Residents of the Magnolia State are lucky enough to experience the wonder that is Mississippi on a daily basis. So rather than focus on that, we decided to take things a bit more literally –
natural wonders. From historically significant sites to amazing formations, Mississippi has a lot to offer. Need proof? Read on and see for yourself.
1. Petrified Forest, Flora
Estimated to be about a thousand years old, these petrified trees formed as a result of severe floods, which tore down everything in their paths – including large trees. Over the years, subsequent floods deposited sand and silt over these sunken giants and, in turn, the petrification process began. Today, we are left with amazing fossils that exhibit perfectly preserved details.
2. Tishomingo State Park, Tishomingo
In terms of natural beauty, not much has changed at this state park since the days when Indians inhabited this very land. Located in the foothills of the Appalachian Mountains, Tishomingo offers a breathtaking landscape made up of massive rock formations and fern-filled crevices that can’t be found anywhere else in the world.
3. Gulf Islands National Seashore, Jackson County/Harrison County
Part of the National Parks Service, this national seashore features beaches, historic sites, wildlife sanctuaries, islands, bayous, nature trails, and campgrounds. While most of the seashore is accessible only by boat, the Davis Bayou area can be accessed by automobile.
4. The Mississippi River
From Native Americans to European travelers to the Civil War, this historically significant river has played a major role in our country. At a little over 2,300 miles, the Mighty Mississippi is slightly shorter than the Missouri River; however, the two rivers combined form the longest river system in North America. The wonder that is the Mississippi River can be observed in numerous places in the state, including Tunica, Clarksdale, Rosedale, Greenville, Vicksburg, Port Gibson, Lorman, Fayette, Natchez, and Woodville.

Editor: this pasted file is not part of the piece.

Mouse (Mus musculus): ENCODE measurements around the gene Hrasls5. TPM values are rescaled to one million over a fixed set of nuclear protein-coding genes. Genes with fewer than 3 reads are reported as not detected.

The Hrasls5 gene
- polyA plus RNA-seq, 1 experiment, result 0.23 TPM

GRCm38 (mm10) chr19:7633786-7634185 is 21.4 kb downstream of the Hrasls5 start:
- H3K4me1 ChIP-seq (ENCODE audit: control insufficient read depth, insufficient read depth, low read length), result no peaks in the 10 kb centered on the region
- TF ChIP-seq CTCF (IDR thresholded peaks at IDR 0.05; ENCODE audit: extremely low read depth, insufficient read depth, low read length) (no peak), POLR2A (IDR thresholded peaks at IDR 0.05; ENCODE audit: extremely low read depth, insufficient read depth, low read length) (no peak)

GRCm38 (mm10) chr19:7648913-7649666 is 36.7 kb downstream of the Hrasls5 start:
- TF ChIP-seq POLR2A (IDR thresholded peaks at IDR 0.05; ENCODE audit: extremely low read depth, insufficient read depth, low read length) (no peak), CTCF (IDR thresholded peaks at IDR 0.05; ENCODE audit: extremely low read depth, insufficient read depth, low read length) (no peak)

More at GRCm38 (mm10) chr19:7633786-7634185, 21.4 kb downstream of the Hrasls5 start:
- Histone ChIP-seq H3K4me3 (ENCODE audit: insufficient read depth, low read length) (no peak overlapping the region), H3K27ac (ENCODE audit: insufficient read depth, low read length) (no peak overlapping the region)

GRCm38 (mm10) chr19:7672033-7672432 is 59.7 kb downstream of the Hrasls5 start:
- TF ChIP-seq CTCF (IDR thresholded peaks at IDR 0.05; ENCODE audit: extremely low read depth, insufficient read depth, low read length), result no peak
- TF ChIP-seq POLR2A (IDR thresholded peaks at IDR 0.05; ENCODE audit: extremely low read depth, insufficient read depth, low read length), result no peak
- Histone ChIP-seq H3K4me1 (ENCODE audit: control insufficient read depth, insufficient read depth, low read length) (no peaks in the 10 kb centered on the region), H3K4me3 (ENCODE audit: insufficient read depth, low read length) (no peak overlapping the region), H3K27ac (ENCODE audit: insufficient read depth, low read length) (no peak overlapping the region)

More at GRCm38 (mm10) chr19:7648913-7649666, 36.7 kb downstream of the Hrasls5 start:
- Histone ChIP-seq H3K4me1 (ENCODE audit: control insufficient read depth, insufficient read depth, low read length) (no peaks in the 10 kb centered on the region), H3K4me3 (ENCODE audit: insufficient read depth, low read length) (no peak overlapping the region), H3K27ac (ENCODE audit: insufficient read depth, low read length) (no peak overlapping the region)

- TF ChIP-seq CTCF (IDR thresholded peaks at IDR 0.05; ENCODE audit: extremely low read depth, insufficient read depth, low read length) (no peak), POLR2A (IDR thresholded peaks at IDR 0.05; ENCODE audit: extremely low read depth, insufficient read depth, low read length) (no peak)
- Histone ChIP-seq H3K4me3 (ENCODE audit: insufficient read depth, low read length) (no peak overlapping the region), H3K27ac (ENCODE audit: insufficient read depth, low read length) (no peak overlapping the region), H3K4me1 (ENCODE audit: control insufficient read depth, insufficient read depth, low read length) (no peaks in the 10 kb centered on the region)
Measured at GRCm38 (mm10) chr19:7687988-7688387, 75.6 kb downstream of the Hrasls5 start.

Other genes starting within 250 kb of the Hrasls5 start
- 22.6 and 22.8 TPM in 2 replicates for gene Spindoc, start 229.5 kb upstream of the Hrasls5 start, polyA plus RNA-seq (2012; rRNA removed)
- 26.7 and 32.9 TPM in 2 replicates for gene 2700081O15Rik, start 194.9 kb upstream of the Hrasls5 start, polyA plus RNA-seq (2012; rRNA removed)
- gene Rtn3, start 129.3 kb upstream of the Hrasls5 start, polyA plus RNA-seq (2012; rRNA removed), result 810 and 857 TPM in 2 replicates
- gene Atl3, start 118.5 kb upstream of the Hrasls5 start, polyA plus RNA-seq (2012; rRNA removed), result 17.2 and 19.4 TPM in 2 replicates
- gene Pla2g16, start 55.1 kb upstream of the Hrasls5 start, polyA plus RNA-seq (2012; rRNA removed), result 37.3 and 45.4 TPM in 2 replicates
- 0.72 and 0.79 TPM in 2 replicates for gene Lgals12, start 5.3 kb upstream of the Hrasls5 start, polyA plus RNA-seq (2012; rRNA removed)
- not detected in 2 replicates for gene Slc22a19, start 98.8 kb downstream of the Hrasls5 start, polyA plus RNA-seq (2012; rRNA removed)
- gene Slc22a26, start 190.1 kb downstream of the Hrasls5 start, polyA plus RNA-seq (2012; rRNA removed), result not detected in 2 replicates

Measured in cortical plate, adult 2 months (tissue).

5. Red Bluff, near Foxworth
Known as “Mississippi’s Little Grand Canyon,” this geologic formation has been created by the natural erosion of the nearby Pearl River. Standing at approximately 400 feet above sea level, Red Bluff consists of exposed red clay, soil, sand, and other sediments. The amazing sight, which continues to naturally erode, has actually been the reason that Mississippi Highway 587 had to be moved…on more than one occasion.
6. Loess Bluff, Vicksburg
Loess refers to the natural formation of hills and sharp bluffs, which are distinguishable by their distinctive coloring. These formations have occurred as a result of windswept sand and clay that was most likely deposited during the last Ice Age. Loess bluffs can be found along the lower Mississippi Valley, with some of the best examples in Natchez and Vicksburg (pictured).
7. Natchez Trace, Natchez to Nashville, Tennessee
This 450-mile foot trail, known as the "Old Trace," was travelled by traders, missionaries, early settlers, and Indians for thousands of years. Today, visitors to the Natchez Trace can select from five different trails and take a one-of-a-kind historical stroll filled with rocky outcroppings, steep ridges, and the “sunken” section of the trace.
8. Clark Creek Natural Area, Woodville
Located in southwestern Mississippi, the Clark Creek Natural Area encompasses more than 700 acres. From the mixed hardwood and pine forest to the 50 waterfalls that fill the area, it’s easy to see why Clark Creek Natural area is referred to as one of the state’s “most beautiful outdoor treasures.”
9. The Cypress Preserve, Greenville
Referred to as “a natural treasure in the Mississippi Delta,” this preserve was established in 1940 by the Greenville Garden Club. Encompassing 16 acres, the area’s varying terrain includes sloughs, an area of mixed woodland, and a meadow. The preserve has seen many changes since its inception, including the addition of benches and an observation deck.
10. Sky Lake, Belzoni
Believed to have been occupied by Native Americans several thousand years ago, the area that is now Sky Lake is actually an abandoned channel of the Mississippi River. A part of Sky Lake’s history can be seen in the trees since the area is home to several ancient bald cypress trees. The trees, some more than a thousand years old, range in size with the biggest measuring 47 feet in circumference and 70 feet in height – one of the tallest in the state.
Wow! Mississippi truly is wonderful. What are some other natural wonders in the state? Share your thoughts below.